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An Overview of Wrongful Death Claims

Have questions about filing a wrongful death claim in Texas? Houston wrongful death attorneys Neal Davis and Jed Silverman are here to help put your mind at ease during this difficult time.

When someone you know and love dearly is suddenly taken away from you, filing a lawsuit is probably one of the last things on your mind. So why worry about it? Simply put, because wrongful death lawsuits can help secure the financial future of a family devastated by a tragic accident and support individuals in coping with grief by providing justice and closure.

This doesn't mean filing a wrongful death claim is easy though. Houston injury attorneys Neal Davis and Jed Silverman are here to help guide families through the entire claims process from beginning to end - starting with common questions like what is a wrongful death claim, who can file a lawsuit, who can be sued for wrongful death, and how long before a claim expires. We answer these questions and more in the paragraphs below.

An Overview of Wrongful Death Claims

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Definition of a Wrongful Death Claim

When a person is killed as a result of another individual's or entity's actions, their surviving family members have the right to file a wrongful death claim. A wrongful death claim is a type of personal injury lawsuit that seeks to hold individuals, companies and governmental agencies responsible for intentional or unintentional actions that cause death to another person.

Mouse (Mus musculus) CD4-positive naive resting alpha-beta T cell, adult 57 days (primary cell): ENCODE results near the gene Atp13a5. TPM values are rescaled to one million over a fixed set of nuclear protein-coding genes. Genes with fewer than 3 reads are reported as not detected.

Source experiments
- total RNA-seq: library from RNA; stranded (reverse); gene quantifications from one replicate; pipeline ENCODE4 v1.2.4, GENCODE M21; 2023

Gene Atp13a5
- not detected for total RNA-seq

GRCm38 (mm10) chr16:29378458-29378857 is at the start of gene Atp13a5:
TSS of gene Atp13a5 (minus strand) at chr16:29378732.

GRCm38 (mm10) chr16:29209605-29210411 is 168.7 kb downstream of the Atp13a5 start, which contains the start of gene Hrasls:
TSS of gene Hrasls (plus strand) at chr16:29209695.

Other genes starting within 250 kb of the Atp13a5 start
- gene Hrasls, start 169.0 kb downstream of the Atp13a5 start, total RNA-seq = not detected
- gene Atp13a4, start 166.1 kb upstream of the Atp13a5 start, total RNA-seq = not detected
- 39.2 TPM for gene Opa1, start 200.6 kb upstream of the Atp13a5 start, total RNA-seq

Wrongful death, a civil tort, is legally distinct from a criminal murder charge, meaning a defendant acquitted of murder can still be held financially liable for the family's injuries in civil court. Wrongful death claims can encompass many different types of fatal accidents, from deadly car crashes to industrial accidents to defective products.

Wrongful death law is a relatively recent concept, only becoming common in the last century. The original laws brought over to the United States from England (known as "Common Law") did not allow this kind of claim. Now, however, every state has enacted some form of wrongful death law, though the details of filing a claim in each state varies greatly.

Who Can File a Wrongful Death Claim in Texas?

Only certain survivors are permitted to file a wrongful death claim for damages. These representatives are called "real parties in interest" and are typically related to the deceased in some way. Eligible "real parties" vary state to state. In some states, you can file a wrongful death claim if you are an immediate family member of the deceased, a life partner, a financial dependent, a distant family member, or anyone who suffered financially from the person's death.

However, in Texas, only the immediate family members can file a wrongful death claim. Immediate family members include:

  • Spouses
  • Children (including adopted children)
  • Parents (of unmarried children)

Any "real party" can file a wrongful death claim individually or as a joint group. If no one files a claim within three months, an executor or attorney may file a claim on behalf of the deceased's estate.


Wrongful Death Immunity: Government Agencies & Family Members

There are only a couple exceptions to the federal rule that family members can file a claim against any party responsible for the death of their loved one. The first exception applies to wrongful death lawsuits against a state or local government.

Sovereign Immunity prohibits lawsuits against the government without its consent unless the state waives this right. A majority of states, including Texas, have disregarded Sovereign Immunity in many cases, meaning plaintiffs can indeed file a wrongful claim against a local government or employee.

For example, the parents of a child who drowned in a community swimming pool accident may be able to sue the city for wrongful death if negligence was a factor.